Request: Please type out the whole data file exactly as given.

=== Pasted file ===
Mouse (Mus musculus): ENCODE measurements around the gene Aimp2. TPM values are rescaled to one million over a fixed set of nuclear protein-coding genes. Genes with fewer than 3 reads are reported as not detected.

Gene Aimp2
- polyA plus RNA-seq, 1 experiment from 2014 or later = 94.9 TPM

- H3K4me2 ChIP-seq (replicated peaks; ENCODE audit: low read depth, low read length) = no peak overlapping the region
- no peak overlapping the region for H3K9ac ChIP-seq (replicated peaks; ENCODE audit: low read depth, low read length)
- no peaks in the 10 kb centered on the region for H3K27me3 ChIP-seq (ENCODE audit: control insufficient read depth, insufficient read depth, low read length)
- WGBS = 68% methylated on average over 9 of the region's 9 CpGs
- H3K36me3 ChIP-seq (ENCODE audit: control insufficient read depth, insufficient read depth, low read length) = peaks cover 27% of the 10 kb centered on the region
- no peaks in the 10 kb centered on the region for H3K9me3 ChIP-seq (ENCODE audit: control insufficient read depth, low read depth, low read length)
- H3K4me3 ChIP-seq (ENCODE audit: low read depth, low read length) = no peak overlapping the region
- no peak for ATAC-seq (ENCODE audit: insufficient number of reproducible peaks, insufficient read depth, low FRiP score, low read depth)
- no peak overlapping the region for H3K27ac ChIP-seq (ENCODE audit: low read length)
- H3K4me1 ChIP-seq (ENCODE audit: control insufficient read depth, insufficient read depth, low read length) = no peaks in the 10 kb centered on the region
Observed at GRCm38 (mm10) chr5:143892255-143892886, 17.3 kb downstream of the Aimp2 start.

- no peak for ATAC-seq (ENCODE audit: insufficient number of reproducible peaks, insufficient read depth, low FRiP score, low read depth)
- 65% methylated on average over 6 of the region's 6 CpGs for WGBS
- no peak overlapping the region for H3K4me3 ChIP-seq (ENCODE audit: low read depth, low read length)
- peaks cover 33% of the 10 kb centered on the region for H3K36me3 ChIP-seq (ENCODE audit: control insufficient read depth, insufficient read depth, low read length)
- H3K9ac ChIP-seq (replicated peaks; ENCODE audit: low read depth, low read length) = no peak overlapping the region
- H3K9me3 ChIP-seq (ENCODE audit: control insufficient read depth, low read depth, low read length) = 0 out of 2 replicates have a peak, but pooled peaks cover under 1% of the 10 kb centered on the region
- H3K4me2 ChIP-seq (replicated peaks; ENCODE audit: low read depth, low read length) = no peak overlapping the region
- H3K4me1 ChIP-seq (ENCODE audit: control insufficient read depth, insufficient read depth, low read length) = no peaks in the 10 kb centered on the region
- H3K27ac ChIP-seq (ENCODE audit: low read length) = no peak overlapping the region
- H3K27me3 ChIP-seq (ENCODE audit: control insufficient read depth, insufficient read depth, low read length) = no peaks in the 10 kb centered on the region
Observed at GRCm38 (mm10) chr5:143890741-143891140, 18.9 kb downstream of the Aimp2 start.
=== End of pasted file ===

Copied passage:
Mouse (Mus musculus): ENCODE measurements around the gene Aimp2. TPM values are rescaled to one million over a fixed set of nuclear protein-coding genes. Genes with fewer than 3 reads are reported as not detected.

Gene Aimp2
- polyA plus RNA-seq, 1 experiment from 2014 or later = 94.9 TPM

- H3K4me2 ChIP-seq (replicated peaks; ENCODE audit: low read depth, low read length) = no peak overlapping the region
- no peak overlapping the region for H3K9ac ChIP-seq (replicated peaks; ENCODE audit: low read depth, low read length)
- no peaks in the 10 kb centered on the region for H3K27me3 ChIP-seq (ENCODE audit: control insufficient read depth, insufficient read depth, low read length)
- WGBS = 68% methylated on average over 9 of the region's 9 CpGs
- H3K36me3 ChIP-seq (ENCODE audit: control insufficient read depth, insufficient read depth, low read length) = peaks cover 27% of the 10 kb centered on the region
- no peaks in the 10 kb centered on the region for H3K9me3 ChIP-seq (ENCODE audit: control insufficient read depth, low read depth, low read length)
- H3K4me3 ChIP-seq (ENCODE audit: low read depth, low read length) = no peak overlapping the region
- no peak for ATAC-seq (ENCODE audit: insufficient number of reproducible peaks, insufficient read depth, low FRiP score, low read depth)
- no peak overlapping the region for H3K27ac ChIP-seq (ENCODE audit: low read length)
- H3K4me1 ChIP-seq (ENCODE audit: control insufficient read depth, insufficient read depth, low read length) = no peaks in the 10 kb centered on the region
Observed at GRCm38 (mm10) chr5:143892255-143892886, 17.3 kb downstream of the Aimp2 start.

- no peak for ATAC-seq (ENCODE audit: insufficient number of reproducible peaks, insufficient read depth, low FRiP score, low read depth)
- 65% methylated on average over 6 of the region's 6 CpGs for WGBS
- no peak overlapping the region for H3K4me3 ChIP-seq (ENCODE audit: low read depth, low read length)
- peaks cover 33% of the 10 kb centered on the region for H3K36me3 ChIP-seq (ENCODE audit: control insufficient read depth, insufficient read depth, low read length)
- H3K9ac ChIP-seq (replicated peaks; ENCODE audit: low read depth, low read length) = no peak overlapping the region
- H3K9me3 ChIP-seq (ENCODE audit: control insufficient read depth, low read depth, low read length) = 0 out of 2 replicates have a peak, but pooled peaks cover under 1% of the 10 kb centered on the region
- H3K4me2 ChIP-seq (replicated peaks; ENCODE audit: low read depth, low read length) = no peak overlapping the region
- H3K4me1 ChIP-seq (ENCODE audit: control insufficient read depth, insufficient read depth, low read length) = no peaks in the 10 kb centered on the region
- H3K27ac ChIP-seq (ENCODE audit: low read length) = no peak overlapping the region
- H3K27me3 ChIP-seq (ENCODE audit: control insufficient read depth, insufficient read depth, low read length) = no peaks in the 10 kb centered on the region
Observed at GRCm38 (mm10) chr5:143890741-143891140, 18.9 kb downstream of the Aimp2 start.